Vancouver: city of reflections past and present
The 12 hour flight to Vancouver, through 8 time zones, is like having an injection of lethargy that guarantees your body clock will be out of sync for a few days. By late afternoon your brain is telling you it’s the middle of the night, so you begin to nod off on the bus or skytrain as you head back to the hotel, wondering why your body refuses to respond to your commands.
Vancouver is a city of glass-plated skyscrapers, each reflecting the other as the sun moves round the sky. People abseil from the tops of 60 storey buildings, they have park sculptures that appear to be engaged in raucous joke-telling, and the locals have been criticised for wearing too much casual yoga gear (what is the world coming to?). The wonderfully named sports retailer Lululemon seems to be Vancouver’s biggest purveyor of such garments.
It’s here in the west of Canada, whose europeanization only really began during the murderous years of the gold rush, that they call their indigenous people (with 16,000 years of residency in the area) the First Nations. At least by their name they are given some recognition of priority.
It is in Vancouver that they call a tandem a ‘double bike‘ and they think nordic walking poles are walking sticks used by the elderly! When Jenny climbed on a bus with her poles, the driver was heard to shout the whole length of the vehicle “The lady with the pink backpack needs a seat!”. Jenny could either protest or accept the seat. What’s the point of protesting……?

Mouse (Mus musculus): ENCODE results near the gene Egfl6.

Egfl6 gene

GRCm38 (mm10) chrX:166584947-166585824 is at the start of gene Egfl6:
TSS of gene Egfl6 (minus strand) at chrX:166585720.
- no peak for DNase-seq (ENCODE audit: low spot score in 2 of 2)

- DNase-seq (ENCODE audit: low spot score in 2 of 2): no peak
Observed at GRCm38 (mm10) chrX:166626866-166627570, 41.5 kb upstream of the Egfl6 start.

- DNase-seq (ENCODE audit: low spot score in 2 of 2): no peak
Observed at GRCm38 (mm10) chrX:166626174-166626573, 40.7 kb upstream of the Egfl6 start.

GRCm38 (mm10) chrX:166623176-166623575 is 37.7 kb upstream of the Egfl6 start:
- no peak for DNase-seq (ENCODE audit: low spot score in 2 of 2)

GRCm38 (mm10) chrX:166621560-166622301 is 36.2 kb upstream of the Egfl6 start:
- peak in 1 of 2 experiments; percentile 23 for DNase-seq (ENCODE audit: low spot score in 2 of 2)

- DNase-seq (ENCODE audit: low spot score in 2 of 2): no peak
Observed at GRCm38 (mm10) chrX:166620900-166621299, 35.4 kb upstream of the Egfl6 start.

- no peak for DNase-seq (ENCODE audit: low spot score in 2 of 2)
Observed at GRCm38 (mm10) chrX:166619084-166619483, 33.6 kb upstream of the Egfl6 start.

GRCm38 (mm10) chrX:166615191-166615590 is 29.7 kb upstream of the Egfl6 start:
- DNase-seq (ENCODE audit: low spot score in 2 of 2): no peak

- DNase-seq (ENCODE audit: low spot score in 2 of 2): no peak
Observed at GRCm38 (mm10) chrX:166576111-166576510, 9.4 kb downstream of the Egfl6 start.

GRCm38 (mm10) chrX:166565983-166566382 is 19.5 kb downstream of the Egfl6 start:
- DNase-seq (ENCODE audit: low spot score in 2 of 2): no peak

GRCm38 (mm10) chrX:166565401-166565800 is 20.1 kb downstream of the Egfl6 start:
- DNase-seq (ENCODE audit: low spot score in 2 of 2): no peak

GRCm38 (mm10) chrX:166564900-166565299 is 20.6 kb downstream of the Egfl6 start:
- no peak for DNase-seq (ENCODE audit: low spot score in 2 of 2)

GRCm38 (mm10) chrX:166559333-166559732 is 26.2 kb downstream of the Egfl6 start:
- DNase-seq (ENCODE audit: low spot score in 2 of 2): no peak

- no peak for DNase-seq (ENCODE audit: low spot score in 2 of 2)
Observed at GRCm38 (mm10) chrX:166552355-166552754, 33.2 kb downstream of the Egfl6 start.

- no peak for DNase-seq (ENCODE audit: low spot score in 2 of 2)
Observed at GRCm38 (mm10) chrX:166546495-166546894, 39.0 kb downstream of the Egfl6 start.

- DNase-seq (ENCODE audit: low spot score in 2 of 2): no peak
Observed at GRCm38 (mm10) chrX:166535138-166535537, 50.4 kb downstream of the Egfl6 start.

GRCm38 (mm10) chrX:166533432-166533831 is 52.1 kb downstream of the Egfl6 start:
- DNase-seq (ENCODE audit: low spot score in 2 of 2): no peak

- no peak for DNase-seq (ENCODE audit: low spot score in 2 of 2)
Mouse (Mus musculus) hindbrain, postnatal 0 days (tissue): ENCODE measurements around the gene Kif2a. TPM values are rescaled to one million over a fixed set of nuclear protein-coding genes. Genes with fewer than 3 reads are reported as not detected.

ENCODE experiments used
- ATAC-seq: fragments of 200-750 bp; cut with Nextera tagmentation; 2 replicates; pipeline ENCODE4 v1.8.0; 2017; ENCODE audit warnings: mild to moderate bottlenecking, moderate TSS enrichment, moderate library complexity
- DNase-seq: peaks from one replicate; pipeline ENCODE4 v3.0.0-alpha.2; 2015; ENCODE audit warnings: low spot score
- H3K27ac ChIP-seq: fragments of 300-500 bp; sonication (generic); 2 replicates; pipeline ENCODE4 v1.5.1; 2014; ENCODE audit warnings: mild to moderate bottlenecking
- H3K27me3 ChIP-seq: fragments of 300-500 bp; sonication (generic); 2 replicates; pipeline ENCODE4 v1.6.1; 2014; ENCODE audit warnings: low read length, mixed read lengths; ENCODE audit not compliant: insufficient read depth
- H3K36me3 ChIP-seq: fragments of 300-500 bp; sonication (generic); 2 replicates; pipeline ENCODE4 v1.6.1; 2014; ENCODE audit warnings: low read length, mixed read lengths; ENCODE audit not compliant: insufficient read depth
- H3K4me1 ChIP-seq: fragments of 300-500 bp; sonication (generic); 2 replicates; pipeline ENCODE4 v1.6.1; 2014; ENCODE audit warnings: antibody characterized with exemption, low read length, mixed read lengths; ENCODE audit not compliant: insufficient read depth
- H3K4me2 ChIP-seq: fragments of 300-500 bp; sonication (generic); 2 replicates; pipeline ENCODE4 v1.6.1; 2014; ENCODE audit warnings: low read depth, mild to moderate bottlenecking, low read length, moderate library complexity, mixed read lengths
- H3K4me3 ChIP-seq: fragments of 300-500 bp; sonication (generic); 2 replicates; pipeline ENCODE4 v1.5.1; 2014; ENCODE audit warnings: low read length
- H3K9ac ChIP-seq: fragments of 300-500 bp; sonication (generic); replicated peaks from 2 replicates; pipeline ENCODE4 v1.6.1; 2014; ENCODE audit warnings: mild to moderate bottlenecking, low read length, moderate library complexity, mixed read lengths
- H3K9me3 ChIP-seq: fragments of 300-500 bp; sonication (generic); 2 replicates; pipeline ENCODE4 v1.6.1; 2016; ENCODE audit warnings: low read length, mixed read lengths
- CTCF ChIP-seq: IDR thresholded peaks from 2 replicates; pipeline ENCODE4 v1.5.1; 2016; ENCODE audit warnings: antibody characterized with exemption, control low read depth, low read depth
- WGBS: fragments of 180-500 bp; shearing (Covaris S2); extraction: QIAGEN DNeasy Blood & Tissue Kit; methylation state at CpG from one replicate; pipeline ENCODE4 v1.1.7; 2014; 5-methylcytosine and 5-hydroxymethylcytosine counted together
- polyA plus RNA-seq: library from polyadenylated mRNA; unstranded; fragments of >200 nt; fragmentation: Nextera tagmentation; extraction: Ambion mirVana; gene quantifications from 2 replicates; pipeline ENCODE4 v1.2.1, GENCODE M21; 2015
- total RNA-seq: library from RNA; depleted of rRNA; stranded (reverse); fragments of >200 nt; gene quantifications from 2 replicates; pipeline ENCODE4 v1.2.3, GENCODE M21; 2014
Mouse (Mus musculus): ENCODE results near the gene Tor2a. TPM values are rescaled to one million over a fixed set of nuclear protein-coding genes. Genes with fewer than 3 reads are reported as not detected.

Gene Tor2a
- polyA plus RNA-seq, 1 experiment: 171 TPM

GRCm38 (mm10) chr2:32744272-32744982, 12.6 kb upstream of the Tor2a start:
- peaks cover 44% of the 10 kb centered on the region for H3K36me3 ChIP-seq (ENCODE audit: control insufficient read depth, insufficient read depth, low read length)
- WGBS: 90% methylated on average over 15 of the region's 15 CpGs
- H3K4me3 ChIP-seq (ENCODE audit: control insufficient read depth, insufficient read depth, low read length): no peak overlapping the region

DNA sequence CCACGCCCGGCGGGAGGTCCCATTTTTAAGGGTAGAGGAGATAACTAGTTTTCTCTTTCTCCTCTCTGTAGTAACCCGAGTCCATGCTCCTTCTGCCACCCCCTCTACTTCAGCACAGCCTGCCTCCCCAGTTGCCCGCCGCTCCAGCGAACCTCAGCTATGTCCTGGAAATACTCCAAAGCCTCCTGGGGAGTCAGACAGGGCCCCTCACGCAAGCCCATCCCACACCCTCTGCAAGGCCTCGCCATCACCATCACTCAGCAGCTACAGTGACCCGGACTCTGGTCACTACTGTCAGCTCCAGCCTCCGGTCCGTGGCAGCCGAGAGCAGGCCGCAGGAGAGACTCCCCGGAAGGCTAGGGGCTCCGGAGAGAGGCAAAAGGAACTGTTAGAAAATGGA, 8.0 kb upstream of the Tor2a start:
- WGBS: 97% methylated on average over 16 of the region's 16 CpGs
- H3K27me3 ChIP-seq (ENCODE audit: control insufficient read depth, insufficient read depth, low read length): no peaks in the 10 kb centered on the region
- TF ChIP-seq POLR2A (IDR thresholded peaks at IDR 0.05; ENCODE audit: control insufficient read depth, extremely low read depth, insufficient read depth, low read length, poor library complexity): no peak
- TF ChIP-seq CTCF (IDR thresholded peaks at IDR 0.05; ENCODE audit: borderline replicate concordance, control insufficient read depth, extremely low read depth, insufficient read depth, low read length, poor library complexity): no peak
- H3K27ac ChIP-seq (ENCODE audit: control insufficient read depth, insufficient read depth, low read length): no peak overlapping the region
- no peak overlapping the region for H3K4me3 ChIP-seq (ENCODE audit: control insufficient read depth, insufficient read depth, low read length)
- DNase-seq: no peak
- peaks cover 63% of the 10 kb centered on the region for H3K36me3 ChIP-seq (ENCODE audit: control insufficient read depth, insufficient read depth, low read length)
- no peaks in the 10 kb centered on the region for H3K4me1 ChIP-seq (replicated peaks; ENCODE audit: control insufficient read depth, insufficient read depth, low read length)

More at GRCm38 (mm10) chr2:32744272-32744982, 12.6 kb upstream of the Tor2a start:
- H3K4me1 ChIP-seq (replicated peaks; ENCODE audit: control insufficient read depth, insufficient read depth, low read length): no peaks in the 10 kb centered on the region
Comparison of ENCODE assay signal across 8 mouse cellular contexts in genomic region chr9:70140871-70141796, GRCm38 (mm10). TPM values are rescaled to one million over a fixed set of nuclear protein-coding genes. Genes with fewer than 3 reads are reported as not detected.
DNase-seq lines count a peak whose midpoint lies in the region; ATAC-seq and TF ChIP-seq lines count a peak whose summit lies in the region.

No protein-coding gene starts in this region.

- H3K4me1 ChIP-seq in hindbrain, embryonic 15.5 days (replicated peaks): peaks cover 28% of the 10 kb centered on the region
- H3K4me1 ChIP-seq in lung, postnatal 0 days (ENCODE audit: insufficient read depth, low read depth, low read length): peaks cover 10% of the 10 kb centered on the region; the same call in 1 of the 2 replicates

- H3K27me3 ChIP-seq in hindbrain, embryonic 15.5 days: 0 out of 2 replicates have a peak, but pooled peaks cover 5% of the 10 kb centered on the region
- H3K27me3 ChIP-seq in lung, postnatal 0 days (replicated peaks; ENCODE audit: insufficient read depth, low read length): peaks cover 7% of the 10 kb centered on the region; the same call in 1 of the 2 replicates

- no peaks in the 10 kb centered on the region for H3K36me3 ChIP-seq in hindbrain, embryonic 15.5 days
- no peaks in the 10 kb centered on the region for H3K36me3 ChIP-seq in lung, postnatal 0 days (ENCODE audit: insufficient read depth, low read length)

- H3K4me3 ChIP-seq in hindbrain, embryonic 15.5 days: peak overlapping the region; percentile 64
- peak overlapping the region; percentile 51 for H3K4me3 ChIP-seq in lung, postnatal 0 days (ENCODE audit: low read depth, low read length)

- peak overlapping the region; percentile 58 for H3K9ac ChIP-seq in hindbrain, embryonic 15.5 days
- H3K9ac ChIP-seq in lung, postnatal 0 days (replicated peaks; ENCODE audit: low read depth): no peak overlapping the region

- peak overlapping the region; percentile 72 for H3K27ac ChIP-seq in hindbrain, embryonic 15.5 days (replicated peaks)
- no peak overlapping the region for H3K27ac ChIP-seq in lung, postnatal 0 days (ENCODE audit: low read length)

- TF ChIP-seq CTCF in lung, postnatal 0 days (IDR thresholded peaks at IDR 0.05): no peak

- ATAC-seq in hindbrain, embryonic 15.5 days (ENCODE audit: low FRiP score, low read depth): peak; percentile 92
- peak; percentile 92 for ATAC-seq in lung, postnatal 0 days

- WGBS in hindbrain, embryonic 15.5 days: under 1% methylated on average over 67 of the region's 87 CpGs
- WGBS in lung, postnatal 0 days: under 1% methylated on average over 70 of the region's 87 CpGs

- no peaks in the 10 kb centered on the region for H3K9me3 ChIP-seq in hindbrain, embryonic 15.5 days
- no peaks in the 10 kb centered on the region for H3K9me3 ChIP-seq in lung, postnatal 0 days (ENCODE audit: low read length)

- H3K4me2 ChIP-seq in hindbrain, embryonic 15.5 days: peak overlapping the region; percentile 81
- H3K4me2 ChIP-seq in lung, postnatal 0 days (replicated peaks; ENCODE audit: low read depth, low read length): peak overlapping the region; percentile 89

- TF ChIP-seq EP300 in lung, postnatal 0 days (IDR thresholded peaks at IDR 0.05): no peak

You can get yourself a $7 travel ticket and enjoy spending the day riding the skytrain, the buses and the waterbus over to North Vancouver. Or you can walk along Coal Harbour admiring the view of Canada Place (which looks like a sailing ship) or the distant mountains, or even the comings and goings of the ubiquitous float-planes that share the same busy stretch of water as huge tankers and passenger ferries. Or be a bit more energetic and rent yourselves a ‘double-bike’ and take a spin around Stanley Park, and discover something of the history of totems (a kind of ‘coat of arms’ of the indigenous Indians), or the statue of the remarkable Harry Winston Jerome, who set a new world record in
1966 for the 100 yards (yes, do you remember those old imperial measurements………they are still alive and well on the American continent!). Or take a stroll around Gastown (the historic centre of Vancouver) and chance upon a clock that actually runs on steam (believe me)!
And before you leave the city you may discover (as we did) that Vancouver was the birthplace of Green Peace in 1971, and we caught them as they were celebrating their 40th birthday. Which left me wondering what special ingredients in this city of reflections triggered such an internationally important protest movement.